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Scientific Article   |    
Clinical Outcomes After Lumbar Discectomy for Sciatica: The Effects of Fragment Type and Anular Competence
Eugene J. Carragee, MD; Michael Y. Han, MD; Patrick W. Suen, MD; David Kim, MD
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Investigation performed at the Spinal Surgery Section, Department of Orthopaedic Surgery, Stanford University School of Medicine, Stanford, California

Eugene J. Carragee, MD
Michael Y. Han, MD
Patrick W. Suen, MD
David Kim, MD
Spinal Surgery Section, Department of Orthopaedic Surgery, R171 Stanford University School of Medicine, Stanford, CA 94305

The authors did not receive grants or outside funding in support of their research or preparation of this manuscript. They did not receive payments or other benefits or a commitment or agreement to provide such benefits from a commercial entity. No commercial entity paid or directed, or agreed to pay or direct, any benefits to any research fund, foundation, educational institution, or other charitable or nonprofit organization with which the authors are affiliated or associated.

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J Bone Joint Surg Am, 2003 Jan 01;85(1):102-108
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Abstract

Background: The surgical treatment of sciatica with discectomy is ineffective in a sizable percentage of patients, and reherniation occurs after 5% to 15% of such procedures. The purpose of the present study was to determine if competence of the disc anulus and the type of herniation could be used to predict postoperative clinical outcomes following lumbar discectomy.

Methods: A prospective observational study of 187 consecutive patients undergoing single-level primary lumbar discectomy was conducted. A single surgeon performed all of the procedures, and an independent examiner evaluated 180 of the patients clinically at a minimum of two and a median of six years after surgery. The extent of anular deficiency and the presence of disc fragments were determined. On the basis of these intraoperative findings, disc herniations were classified into four categories: (1) Fragment-Fissure herniations (eighty-nine patients), (2) Fragment-Defect herniations (thirty-three patients), (3) Fragment-Contained herniations (forty-two patients), and (4) No Fragment-Contained herniations (sixteen patients). The effects of disc herniation morphology and preoperative variables on subsequent clinical outcome were determined with the Student t test for continuous variables and chi-square analysis for categorical variables.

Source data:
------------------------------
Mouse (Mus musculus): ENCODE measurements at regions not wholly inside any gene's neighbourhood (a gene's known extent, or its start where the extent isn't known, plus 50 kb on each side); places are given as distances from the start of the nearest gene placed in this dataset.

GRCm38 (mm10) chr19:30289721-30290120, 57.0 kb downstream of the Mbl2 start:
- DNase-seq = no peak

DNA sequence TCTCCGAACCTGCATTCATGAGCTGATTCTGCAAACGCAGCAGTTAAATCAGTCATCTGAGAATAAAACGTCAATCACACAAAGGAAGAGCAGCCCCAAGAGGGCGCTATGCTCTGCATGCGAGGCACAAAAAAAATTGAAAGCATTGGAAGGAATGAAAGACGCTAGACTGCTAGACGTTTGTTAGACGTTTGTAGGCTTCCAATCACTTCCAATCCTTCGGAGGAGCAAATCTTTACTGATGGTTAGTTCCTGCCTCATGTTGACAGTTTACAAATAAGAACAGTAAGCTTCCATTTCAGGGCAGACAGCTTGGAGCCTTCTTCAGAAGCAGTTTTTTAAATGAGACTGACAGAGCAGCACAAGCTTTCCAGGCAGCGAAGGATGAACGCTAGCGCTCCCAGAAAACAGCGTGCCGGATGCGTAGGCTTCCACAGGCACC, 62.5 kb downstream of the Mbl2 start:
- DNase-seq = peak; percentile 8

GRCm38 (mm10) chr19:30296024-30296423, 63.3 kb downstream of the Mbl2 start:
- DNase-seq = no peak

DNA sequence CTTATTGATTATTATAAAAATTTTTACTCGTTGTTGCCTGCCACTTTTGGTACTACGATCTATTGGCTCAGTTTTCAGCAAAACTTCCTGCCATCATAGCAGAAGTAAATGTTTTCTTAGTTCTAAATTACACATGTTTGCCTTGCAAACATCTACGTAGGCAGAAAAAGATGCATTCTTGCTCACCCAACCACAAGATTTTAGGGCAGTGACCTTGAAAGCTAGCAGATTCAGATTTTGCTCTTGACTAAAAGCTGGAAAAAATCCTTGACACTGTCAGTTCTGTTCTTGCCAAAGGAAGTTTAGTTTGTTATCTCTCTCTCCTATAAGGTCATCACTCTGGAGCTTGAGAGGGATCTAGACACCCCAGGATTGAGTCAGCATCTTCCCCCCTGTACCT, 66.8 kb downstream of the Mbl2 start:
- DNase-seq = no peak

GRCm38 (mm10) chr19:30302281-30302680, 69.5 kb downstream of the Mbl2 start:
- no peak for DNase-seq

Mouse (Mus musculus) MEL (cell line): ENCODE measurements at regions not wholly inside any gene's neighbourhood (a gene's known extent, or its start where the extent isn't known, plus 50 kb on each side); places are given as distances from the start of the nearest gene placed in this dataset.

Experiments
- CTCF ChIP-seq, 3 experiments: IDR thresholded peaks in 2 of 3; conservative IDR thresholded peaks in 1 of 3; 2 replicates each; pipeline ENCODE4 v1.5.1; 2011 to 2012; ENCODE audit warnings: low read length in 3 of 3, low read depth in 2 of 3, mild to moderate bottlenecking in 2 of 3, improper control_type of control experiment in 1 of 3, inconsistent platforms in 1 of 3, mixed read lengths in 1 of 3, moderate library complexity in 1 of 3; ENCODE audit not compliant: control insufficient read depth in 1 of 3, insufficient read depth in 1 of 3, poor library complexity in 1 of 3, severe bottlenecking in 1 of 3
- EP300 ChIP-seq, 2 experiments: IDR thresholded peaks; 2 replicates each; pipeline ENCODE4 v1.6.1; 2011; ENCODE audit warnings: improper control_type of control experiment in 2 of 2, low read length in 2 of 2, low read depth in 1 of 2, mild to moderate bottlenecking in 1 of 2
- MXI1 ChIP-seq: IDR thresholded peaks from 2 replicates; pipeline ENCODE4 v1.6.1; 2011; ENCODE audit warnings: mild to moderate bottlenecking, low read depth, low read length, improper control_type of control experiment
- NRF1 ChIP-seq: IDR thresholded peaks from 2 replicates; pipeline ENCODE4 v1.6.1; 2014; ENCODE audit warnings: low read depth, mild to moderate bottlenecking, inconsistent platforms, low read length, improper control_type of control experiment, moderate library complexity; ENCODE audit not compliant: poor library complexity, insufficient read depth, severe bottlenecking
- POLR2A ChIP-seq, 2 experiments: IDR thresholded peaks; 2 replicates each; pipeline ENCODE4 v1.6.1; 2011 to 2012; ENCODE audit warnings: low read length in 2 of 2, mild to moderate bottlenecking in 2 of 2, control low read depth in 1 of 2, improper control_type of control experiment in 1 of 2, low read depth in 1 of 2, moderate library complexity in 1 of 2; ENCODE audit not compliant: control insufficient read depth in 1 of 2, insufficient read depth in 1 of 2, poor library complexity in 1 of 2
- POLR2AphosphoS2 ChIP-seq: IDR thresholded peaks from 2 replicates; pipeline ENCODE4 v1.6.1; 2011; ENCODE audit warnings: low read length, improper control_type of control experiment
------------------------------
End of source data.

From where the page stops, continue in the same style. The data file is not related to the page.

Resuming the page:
Results: Patients in the Fragment-Fissure group, who had disc fragments and a small anular defect, had the best overall outcomes and the lowest rates of reherniation (1%) and reoperation (1%). Patients in the Fragment-Contained group had a 10% rate of reherniation and a 5% rate of reoperation. Patients in the Fragment-Defect group, who had extruded fragments and massive posterior anular loss, had a 27% rate of reherniation and a 21% rate of reoperation. Patients in the No Fragment-Contained group did poorly: 38% had recurrent or persistent sciatica, and the standard outcomes scores were less improved compared with those in the other groups (p < 0.001).

Conclusion: Intraoperative findings, as described in the present study, were more clearly associated with outcomes than were demographic, socioeconomic, or clinical variables. The degree of anular competence after discectomy and the type of herniation appear to have value for the prediction of the recurrence of sciatica, reoperation, and clinical outcome following lumbar discectomy.

Level of Evidence: Prognostic study, Level I-1 (prospective study). See p. 2 for complete description of levels of evidence.

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    These activities have been planned and implemented in accordance with the Essential Areas and policies of the Accreditation Council for Continuing Medical Education (ACCME) through the joint sponsorship of the American Academy of Orthopaedic Surgeons and The Journal of Bone and Joint Surgery, Inc. The American Academy of Orthopaedic Surgeons is accredited by the ACCME to provide continuing medical education for physicians.
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